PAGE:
The Democratic Management of Cultural Differences

Building inclusive societies in Western Europe and North America

2005 Occasional Paper
By Zolberg, Aristide R.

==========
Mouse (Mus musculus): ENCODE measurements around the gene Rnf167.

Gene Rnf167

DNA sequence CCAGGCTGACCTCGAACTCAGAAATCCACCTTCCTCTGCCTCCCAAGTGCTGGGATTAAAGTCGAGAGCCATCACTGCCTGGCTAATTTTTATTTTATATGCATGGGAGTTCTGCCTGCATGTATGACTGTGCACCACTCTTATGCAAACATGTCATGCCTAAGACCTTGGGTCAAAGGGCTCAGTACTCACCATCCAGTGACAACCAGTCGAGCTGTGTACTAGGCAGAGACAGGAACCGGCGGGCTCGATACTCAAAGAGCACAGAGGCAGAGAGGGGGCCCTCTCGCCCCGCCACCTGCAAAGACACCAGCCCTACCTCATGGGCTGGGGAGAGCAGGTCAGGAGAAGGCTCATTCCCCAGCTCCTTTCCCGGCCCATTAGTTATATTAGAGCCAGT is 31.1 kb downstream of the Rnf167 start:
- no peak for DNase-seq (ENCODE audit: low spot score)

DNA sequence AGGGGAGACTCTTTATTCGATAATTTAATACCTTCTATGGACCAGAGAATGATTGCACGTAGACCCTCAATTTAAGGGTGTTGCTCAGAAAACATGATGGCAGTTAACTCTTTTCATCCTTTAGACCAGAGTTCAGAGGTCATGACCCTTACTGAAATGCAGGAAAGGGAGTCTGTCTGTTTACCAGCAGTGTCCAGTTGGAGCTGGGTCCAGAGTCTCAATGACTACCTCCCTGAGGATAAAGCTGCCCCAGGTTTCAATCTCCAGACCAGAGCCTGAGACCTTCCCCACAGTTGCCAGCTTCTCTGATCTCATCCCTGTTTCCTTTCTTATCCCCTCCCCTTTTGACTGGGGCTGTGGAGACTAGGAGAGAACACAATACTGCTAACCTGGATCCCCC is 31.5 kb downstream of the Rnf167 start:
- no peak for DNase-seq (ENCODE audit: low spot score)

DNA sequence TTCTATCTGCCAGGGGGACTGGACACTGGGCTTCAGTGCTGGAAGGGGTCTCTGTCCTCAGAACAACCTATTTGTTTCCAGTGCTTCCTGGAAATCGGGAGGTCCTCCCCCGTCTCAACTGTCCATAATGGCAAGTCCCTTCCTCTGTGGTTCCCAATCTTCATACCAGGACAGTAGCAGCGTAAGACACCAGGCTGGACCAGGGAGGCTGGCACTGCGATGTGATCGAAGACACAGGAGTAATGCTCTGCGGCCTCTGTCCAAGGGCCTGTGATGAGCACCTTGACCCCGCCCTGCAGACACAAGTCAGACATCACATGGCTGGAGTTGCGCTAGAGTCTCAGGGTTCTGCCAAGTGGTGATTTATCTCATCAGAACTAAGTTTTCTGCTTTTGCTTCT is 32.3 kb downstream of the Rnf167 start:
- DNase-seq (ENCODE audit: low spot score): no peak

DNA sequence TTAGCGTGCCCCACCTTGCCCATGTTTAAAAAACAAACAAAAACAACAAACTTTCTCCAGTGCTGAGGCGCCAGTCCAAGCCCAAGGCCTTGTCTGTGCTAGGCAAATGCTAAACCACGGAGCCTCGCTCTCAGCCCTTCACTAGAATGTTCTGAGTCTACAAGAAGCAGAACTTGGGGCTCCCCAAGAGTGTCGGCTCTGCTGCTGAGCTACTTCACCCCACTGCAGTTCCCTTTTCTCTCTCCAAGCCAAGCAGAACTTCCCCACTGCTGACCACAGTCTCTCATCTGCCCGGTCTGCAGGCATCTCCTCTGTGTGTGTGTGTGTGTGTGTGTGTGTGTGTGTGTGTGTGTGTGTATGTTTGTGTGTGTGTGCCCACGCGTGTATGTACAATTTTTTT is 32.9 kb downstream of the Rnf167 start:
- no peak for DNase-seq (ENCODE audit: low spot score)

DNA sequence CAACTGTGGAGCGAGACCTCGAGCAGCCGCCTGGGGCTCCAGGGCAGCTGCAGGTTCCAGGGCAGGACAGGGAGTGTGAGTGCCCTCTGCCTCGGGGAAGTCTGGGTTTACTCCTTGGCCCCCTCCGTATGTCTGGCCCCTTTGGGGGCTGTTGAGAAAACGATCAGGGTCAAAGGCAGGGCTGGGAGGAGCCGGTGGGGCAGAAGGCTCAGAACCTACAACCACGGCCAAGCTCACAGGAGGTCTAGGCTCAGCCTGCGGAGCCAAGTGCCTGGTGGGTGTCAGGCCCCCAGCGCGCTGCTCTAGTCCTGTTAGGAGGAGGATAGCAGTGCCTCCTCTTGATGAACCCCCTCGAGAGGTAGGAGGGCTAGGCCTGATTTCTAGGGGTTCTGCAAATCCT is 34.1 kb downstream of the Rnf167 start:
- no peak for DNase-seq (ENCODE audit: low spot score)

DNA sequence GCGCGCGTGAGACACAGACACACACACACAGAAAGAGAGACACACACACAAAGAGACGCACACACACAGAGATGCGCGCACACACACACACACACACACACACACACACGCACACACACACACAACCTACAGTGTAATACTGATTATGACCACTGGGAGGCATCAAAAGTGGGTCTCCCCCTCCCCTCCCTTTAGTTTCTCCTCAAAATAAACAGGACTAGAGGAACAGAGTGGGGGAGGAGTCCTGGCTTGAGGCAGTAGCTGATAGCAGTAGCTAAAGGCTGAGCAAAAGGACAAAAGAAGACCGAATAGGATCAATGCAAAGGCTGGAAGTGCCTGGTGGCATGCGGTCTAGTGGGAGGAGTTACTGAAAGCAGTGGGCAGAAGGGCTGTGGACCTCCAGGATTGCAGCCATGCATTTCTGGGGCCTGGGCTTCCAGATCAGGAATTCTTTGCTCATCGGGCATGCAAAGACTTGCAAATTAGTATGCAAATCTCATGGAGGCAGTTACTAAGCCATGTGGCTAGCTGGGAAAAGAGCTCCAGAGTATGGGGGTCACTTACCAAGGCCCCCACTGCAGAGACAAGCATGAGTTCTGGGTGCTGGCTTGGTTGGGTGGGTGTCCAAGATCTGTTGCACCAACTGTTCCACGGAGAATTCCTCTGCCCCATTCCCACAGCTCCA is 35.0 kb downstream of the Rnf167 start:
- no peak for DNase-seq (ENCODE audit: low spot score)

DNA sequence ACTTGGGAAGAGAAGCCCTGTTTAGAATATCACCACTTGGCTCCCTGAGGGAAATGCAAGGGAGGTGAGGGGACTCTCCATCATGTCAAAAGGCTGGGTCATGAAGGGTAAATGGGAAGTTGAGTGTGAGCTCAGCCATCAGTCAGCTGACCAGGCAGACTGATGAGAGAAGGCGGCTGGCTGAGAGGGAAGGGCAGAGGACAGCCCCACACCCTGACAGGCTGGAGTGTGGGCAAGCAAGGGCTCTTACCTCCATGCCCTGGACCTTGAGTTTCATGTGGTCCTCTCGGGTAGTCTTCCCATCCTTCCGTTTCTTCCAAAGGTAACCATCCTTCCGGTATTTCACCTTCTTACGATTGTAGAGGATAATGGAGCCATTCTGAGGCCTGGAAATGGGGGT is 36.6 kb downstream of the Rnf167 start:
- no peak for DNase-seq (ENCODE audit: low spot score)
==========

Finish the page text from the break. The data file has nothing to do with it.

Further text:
Much of the debate over the impact of recent immigration in Western Europe and among its overseas offsprings on social cohesion and political stability rests on a profound misunderstanding: contrary to re-writings of history that represent cultural diversity as a departure from the norm, in reality heterogeneity was the more usual state of affairs, and the developmental path of the countries in question was shaped by the conflicts to which this gave rise as well as the resulting settlements. Although most of the societies in question consider themselves longestablished “nations,” it should be remembered that although the striving to elaborate distinct proto-national cultures built around the myth of a common descent from ancient ancestors and expressed by way of a distinct language originated in the kingdoms of England and France as early as the thirteenth century, it was not fulfilled until the late nineteenth, and in most cases quite imperfectly, as the resulting states remained retained sizeable territorially concentrated (i.e., regional) population groups with distinctive “ethnic” identities, often based on language -- notably Bretons, Alsatians, and Corsicans in France; Scots, Welsh, and Irish in the United Kingdom; Catalans and Basques in Spain. Another major source of difference was religion. The rulers of Spain and Portugal expended considerable effort in the fourteenth and fifteenth centuries on eliminating the remaining islands of Muslim and Jewish culture, reconstructing differences of faith into differences of “blood” and pursuing policies that resulted in effect in “ethnic cleansing”.

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